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Life in a Bubble...When You're Allergic to the Bubble

Diagnosis & Treatment

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Mounting frustration from the diagnostic process of natural rubber latex allergy

"They never went outside with a net and brought a bee in and threw it down my pants to see what would happen, so why all the fuss when it comes to this allergy?"---Kurt, Latex Allergy Forum member

Diagnosis

A latex allergy can be diagnosed in different ways. A skin prick test can be administered, in which, the allergan is introduced by pricking the skin with a special device. If a severe allergy is questioned, a blood test can be performed which is safer for the patient. If the blood test is negative but the symptoms are present, you should consider yourself allergic to latex. You may ask why the blood test would be negative. Not all allergans are able to be tested with the blood test. For this reason, all factors must be considered when diagnosing a patient with a latex allergy.

Skin Prick Test
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Photos obtained from Yahoo Images August 10, 2004

Emergency Care Items

Someone with a latex allergy should have the following items readily available:

rescue inhaler or nebulizer as prescribed
antihistamine (e.g. diphenhydramine)
steroids (as prescribed by a physician)
epi-pen (for emergent treatment as prescribed)
latex-free gloves (vinyl or polyurethane)
medic alert necklace or bracelet

Medic Alerts
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Can be injected through clothes
epipeninj2.jpg
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Epipen Brand
epipen.jpg
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Can be injected directly
epipeninj.jpg
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Treatment
Unfortunately, the only "treatment" for a latex allergy is avoidance of all latex products. Antihistamines can be used to help lessen a reaction but they will not prevent it. Steroids are often administered for thirty-six hours after and exposure reaction to protect from further reactions. Epinephrine can also be used to stop the reaction. It is available in a self injection called an "Epipen". The question then becomes, "When do I use it at home?" According to Asthma and Allergy Information and Research, there are some guidlines you can follow:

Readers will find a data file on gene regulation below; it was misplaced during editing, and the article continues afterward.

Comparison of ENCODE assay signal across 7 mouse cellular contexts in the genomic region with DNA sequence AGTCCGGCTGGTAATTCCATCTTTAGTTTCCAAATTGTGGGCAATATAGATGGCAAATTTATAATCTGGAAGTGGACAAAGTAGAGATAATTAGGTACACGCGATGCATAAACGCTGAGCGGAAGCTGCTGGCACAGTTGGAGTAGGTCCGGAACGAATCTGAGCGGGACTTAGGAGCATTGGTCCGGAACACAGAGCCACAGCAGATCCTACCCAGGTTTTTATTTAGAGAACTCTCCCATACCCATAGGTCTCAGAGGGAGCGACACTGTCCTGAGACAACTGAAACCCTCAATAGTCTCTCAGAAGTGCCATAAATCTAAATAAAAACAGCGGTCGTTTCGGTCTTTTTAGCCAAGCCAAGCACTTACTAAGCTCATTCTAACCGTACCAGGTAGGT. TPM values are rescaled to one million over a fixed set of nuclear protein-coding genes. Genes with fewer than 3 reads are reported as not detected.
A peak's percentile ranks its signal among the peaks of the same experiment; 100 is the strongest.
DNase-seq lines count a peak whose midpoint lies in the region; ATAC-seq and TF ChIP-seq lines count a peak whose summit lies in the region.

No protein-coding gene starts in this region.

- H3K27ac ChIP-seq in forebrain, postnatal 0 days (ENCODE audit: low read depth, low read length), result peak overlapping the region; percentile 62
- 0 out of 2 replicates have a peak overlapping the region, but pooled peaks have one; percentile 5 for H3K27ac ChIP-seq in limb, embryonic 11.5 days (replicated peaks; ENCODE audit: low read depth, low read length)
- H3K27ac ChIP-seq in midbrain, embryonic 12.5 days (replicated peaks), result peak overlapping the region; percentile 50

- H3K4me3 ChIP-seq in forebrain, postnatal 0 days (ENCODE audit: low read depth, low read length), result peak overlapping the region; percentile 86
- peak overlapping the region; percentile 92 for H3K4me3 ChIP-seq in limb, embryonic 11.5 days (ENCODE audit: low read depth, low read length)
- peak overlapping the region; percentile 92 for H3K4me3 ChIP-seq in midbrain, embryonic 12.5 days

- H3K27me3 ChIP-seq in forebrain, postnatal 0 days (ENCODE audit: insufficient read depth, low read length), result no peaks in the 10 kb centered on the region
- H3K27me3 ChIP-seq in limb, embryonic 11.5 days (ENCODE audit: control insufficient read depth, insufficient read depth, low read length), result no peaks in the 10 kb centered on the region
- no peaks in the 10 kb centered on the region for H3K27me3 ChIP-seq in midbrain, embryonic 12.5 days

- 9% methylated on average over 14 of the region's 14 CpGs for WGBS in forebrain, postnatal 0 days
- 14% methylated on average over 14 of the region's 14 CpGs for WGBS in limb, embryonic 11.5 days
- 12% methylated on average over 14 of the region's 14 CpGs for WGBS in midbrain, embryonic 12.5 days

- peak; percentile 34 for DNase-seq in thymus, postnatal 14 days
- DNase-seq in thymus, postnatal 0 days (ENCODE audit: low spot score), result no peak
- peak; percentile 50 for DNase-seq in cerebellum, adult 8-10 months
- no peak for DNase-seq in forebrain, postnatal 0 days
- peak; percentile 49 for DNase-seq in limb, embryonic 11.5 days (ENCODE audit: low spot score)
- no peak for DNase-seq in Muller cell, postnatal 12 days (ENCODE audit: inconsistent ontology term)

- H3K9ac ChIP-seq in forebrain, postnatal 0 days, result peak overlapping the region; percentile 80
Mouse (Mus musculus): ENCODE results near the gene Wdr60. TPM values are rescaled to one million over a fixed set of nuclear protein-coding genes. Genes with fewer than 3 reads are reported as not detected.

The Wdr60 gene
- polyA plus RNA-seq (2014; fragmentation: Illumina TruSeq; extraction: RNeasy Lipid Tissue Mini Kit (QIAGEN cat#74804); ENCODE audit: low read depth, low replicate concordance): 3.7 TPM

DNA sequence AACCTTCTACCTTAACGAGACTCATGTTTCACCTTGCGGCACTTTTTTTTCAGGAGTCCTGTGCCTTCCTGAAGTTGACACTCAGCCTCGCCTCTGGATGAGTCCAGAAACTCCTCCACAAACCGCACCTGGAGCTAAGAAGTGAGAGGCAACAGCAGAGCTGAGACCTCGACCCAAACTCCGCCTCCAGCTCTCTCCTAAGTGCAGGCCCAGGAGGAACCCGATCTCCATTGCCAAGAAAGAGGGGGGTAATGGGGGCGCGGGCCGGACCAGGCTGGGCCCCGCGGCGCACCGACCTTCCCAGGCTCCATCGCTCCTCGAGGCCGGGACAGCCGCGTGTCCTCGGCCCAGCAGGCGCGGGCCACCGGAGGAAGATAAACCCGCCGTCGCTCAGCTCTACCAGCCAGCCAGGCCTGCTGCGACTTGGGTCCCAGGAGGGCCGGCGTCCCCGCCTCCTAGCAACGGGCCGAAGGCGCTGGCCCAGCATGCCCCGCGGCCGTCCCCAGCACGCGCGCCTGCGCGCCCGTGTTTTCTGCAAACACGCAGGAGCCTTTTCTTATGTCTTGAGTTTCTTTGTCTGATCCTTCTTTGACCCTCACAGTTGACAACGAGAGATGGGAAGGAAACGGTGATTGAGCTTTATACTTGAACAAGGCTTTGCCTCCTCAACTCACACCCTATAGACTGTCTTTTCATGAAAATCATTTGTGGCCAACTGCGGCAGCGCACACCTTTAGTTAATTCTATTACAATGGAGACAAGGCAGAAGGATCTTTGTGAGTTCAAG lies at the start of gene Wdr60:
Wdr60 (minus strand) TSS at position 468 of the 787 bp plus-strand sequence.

When should I inject adrenaline (epinephrine)?

Some specialists say you should inject adrenaline (epinephrine) for any reaction. We don't agree.

Our recommendation is the:

'3D' RULE

1. Definite reaction: evidence of a reaction should be obvious.

2. Deterioration: the aim is to inject BEFORE life is in immediate danger. If the reaction is improving by the time you get the adrenaline (epinephrine), just keep the adrenaline (epinephrine) handy for six hours in case it gets worse again.

3. Death seems any sort of possibility if the deterioration continues another 5 to 10 minutes.

Only two things cause death: the '2D' RULE

1. Difficult breathing whether due to swelling in the throat or to asthma. If it really seems to be just asthma, an asthma inhaler may work. But adrenaline (epinephrine) will help in both asthma and throat swelling.

2. Deteriorating consciousness: once the child or adult patient is unconscious, life is in danger, if only from inhaling vomit, quite likely in a food allergy reaction. Make sure you know the 'recovery position' known to every competent first-aider. But give adrenaline (epinephrine) to prevent unconsciousness if that seems increasingly possible.

Finally, the '1D' RULE

* Do give adrenaline (epinephrine) if in doubt! If you think there may be any risk to life because of difficulty in breathing or because it seems possible the patient is beginning to feel faint or 'pass out', then the earlier you give the adrenaline (epinephrine), the better it will work.

It is important to remember that this is a recommendation. The final plan should be discussed with the individual physician.

Even if epinephrine is administered, if a person suffers from difficulty breathing, throat swelling, or tongue swelling, he should seek medical attention. He should consider calling an ambulance if the medications are unsuccessful, as they will have the equipment to assist him in the event that respiratory or cardiac arrest should occur.

Asthma & Allergy Information & Research